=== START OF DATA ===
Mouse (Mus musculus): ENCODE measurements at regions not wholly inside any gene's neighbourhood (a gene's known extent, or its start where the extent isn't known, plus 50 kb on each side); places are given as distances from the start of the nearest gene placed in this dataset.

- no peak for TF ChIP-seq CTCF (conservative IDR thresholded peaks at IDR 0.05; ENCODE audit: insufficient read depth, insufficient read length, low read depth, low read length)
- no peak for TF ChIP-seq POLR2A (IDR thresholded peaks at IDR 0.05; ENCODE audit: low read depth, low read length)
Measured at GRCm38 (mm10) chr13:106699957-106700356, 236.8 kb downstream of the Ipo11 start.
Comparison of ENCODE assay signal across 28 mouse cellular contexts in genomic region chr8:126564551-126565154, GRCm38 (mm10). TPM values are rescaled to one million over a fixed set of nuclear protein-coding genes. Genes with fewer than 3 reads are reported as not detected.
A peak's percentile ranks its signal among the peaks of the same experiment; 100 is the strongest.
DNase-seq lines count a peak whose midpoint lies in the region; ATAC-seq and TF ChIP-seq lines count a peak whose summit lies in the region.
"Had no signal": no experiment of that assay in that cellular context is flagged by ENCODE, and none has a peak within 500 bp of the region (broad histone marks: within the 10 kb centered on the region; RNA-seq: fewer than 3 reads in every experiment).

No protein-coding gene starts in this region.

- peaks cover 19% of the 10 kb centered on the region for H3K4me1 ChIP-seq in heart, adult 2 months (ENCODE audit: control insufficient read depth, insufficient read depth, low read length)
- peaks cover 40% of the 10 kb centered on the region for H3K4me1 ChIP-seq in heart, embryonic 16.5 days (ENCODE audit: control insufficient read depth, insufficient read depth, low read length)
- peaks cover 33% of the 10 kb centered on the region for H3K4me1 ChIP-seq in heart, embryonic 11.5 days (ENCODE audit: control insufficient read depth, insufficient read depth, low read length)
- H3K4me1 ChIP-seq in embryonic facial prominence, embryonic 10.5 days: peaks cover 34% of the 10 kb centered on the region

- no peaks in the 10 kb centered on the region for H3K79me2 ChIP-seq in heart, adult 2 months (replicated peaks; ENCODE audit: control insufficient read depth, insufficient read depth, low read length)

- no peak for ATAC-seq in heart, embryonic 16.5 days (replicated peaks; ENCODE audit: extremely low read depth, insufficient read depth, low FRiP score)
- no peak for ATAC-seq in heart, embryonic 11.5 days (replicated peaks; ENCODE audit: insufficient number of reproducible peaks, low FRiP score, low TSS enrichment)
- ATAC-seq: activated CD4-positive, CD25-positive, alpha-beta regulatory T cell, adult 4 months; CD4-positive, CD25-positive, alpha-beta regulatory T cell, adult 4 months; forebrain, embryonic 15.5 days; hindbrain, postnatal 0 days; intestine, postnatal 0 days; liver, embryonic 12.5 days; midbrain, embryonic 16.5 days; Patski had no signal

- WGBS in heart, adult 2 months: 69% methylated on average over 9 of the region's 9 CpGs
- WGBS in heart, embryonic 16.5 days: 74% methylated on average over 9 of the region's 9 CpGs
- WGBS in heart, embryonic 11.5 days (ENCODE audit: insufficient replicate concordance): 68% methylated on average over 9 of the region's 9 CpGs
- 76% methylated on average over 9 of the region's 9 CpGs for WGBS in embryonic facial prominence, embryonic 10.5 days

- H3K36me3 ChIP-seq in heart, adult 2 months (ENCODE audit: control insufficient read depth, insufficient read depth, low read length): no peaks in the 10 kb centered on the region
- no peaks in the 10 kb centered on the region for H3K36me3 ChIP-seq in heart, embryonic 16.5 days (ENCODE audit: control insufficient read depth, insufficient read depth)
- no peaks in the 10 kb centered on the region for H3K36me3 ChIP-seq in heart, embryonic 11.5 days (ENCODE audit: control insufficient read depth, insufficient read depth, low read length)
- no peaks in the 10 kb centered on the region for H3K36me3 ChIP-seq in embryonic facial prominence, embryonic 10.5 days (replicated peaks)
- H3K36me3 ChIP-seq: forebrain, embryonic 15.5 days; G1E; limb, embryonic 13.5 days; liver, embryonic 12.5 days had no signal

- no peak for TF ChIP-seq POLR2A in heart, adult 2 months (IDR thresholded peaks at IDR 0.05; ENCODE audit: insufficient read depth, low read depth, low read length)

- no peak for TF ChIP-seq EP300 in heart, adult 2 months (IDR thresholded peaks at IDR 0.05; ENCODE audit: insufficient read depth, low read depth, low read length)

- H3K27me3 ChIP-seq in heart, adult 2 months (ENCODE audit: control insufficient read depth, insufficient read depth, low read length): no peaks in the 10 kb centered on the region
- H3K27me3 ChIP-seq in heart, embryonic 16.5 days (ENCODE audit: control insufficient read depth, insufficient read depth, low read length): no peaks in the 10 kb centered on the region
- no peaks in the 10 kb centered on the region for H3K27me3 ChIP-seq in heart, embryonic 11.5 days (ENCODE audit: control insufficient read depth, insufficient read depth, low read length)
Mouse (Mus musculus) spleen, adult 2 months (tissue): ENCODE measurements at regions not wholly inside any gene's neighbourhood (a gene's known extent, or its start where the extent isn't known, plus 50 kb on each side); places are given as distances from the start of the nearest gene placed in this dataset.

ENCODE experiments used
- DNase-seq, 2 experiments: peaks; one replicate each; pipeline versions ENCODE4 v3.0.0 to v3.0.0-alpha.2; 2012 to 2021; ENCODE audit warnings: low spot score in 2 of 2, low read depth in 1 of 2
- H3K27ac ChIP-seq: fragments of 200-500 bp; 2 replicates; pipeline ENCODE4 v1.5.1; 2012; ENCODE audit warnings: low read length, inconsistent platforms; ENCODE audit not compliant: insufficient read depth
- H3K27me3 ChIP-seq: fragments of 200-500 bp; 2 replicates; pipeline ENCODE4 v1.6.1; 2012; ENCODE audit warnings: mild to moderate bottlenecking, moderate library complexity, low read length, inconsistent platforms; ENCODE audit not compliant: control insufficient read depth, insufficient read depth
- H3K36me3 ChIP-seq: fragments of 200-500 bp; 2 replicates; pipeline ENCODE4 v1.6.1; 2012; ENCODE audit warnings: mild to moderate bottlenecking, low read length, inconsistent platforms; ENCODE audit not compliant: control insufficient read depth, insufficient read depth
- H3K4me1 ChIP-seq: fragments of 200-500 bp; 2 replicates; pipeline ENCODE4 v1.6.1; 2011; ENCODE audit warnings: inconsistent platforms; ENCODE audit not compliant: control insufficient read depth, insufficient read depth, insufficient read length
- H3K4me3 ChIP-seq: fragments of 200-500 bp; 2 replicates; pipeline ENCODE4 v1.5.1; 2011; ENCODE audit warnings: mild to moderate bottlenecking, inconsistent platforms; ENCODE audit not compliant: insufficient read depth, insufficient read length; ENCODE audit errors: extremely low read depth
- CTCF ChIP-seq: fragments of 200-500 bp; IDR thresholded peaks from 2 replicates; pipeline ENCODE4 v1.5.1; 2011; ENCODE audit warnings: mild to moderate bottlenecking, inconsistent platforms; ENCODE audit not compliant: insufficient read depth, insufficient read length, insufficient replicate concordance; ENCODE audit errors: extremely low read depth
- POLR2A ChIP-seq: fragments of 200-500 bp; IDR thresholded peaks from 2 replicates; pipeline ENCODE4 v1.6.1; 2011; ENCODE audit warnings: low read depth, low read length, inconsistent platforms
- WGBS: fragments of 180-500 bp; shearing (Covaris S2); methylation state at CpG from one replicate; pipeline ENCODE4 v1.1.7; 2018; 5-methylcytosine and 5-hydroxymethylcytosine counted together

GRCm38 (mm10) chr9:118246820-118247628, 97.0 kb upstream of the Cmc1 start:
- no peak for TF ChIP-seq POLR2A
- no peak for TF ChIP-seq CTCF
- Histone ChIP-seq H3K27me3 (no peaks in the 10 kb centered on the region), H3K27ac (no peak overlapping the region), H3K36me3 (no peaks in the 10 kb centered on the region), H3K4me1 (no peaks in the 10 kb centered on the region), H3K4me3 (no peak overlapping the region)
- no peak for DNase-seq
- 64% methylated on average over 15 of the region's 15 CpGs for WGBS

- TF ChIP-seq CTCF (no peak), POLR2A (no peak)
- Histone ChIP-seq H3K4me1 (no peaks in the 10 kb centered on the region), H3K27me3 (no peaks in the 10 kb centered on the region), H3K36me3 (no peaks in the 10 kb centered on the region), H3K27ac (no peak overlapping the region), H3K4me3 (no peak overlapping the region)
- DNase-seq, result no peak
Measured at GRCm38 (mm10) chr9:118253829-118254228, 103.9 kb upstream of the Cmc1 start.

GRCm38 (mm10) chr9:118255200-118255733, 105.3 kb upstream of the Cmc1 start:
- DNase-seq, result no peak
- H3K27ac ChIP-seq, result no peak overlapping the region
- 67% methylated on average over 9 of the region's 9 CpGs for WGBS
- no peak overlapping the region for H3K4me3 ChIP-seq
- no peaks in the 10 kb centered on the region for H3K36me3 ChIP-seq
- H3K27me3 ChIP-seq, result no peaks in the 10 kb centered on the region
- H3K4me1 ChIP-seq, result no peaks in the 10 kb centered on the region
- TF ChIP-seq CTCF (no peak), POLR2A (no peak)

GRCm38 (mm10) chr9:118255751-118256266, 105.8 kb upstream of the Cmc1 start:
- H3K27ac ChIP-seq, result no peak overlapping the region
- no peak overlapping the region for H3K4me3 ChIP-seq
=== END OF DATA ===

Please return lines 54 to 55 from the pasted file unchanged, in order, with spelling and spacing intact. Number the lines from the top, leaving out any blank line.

- DNase-seq, result no peak
- H3K27ac ChIP-seq, result no peak overlapping the region